Instructor: Rachel Camp

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Professor Rachel Camp is co-director of the Domestic Violence Clinic and associate visiting professor at Georgetown University Law Center. Professor Camp joined Georgetown's faculty in 2011 and has spent most of her legal career advocating on behalf of vulnerable and marginalized populations. From 2008 to 2011, professor Camp served as a clinical teaching fellow at the University of Baltimore School of Law's Family Law Clinic. While there, she supervised law students representing clients in family law cases and domestic violence civil protection order hearings, and co-taught a weekly seminar on lawyering and litigation skills. Additionally, professor Camp integrated into the Family Law Clinic curriculum a community legal education component and has supervised law students on a variety of community legal education and systemic legal reform projects.

Her co-authored article on integrating community legal education into clinical programs was published in the 2012 Clinical Law Review. From 2000 to 2008, professor Camp served as an assistant attorney general with the Oregon Department of Justice. While there, she served as counsel for a variety of state agencies, including the Department of Human Services, in matters involving child abuse and neglect. Prior to her employment at the Oregon Department of Justice, professor Camp was an attorney at the Maryland Disability Law Center representing patients at a maximum-security state psychiatric hospital in civil and administrative matters. Professor Camp's scholarship has explored the excessive use of psychotropic medications on children in foster care; the intersection between domestic violence, reproductive coercion and pregnancy; and collaboration in law school settings. Her most recent article, "Pursuing Accountability for Perpetrators of Intimate Partner Violence: the Peril (and Utility?) of Shame" is forthcoming in Boston University Law Review.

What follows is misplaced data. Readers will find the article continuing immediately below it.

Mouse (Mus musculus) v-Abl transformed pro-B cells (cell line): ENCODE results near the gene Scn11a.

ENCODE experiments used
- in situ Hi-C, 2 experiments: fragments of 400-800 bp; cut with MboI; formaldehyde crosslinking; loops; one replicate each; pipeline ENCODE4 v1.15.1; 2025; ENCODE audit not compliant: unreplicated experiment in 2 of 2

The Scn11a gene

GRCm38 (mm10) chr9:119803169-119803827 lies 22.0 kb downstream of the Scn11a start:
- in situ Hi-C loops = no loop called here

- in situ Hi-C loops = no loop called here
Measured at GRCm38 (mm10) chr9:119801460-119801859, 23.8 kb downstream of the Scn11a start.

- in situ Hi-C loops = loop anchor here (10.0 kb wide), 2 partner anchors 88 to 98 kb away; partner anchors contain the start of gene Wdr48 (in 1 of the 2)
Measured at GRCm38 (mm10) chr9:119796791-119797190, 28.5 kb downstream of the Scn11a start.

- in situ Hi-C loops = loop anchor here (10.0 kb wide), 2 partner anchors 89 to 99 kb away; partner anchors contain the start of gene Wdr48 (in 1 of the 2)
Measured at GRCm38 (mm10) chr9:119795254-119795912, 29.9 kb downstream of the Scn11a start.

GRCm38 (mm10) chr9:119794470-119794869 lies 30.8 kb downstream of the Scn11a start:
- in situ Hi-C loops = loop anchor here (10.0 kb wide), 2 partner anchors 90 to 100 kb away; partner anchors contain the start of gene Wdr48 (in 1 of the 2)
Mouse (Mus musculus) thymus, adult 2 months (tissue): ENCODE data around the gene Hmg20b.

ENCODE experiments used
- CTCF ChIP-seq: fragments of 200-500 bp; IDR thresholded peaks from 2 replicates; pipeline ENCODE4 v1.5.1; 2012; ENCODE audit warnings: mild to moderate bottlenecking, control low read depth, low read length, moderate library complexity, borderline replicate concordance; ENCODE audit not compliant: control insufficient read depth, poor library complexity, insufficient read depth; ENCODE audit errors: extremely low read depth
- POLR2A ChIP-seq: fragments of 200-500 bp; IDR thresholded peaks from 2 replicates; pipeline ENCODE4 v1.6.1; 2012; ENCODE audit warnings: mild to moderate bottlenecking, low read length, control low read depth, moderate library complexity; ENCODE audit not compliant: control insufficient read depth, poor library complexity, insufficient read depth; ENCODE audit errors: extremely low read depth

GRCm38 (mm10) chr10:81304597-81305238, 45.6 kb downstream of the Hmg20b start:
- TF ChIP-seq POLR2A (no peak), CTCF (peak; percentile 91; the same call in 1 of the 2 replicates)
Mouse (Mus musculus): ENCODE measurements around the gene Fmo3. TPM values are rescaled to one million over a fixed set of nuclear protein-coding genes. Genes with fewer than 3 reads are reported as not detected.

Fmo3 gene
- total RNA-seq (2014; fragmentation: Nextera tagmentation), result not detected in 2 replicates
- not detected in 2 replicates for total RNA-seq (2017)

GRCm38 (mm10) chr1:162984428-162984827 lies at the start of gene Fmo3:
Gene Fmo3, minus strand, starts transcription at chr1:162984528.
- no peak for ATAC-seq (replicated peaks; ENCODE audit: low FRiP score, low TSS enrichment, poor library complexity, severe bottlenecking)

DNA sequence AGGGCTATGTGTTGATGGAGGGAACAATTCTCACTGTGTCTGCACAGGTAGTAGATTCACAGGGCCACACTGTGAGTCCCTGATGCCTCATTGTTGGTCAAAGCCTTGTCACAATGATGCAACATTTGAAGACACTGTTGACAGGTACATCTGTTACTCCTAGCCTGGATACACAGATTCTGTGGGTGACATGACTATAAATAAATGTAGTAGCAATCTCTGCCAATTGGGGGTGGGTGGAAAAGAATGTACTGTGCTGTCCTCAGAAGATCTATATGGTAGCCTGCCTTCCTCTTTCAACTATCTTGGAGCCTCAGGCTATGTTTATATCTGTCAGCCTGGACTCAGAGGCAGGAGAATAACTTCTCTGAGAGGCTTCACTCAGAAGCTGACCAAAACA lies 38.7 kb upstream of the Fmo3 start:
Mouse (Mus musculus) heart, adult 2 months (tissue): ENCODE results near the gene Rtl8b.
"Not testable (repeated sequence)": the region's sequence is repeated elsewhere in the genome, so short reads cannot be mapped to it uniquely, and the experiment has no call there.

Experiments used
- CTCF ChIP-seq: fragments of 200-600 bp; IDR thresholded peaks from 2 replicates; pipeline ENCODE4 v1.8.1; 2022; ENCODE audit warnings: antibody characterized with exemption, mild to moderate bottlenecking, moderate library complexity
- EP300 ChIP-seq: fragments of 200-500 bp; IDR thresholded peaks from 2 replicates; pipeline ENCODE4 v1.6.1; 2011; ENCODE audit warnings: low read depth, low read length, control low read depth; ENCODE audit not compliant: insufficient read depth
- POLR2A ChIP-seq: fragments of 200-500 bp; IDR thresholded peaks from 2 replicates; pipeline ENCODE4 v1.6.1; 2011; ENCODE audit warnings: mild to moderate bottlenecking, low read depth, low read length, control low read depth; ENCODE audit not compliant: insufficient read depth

Classes by this instructor


The Behavioral and Ethical Implications of Shame in American Culture: A Multidisciplinary Perspective - BEHP1221 Introduces concepts relating to shame in American culture. Brings together viewpoints and ethical perspectives from disciplines including psychology, sociology, education and the law to discuss shame and its impact on individuals, families and communities. Links topics to behavioral principles, grounding them in a fundamental framework of the science of behavior.


May 1, 2020 to April 30, 2021, Canvas 2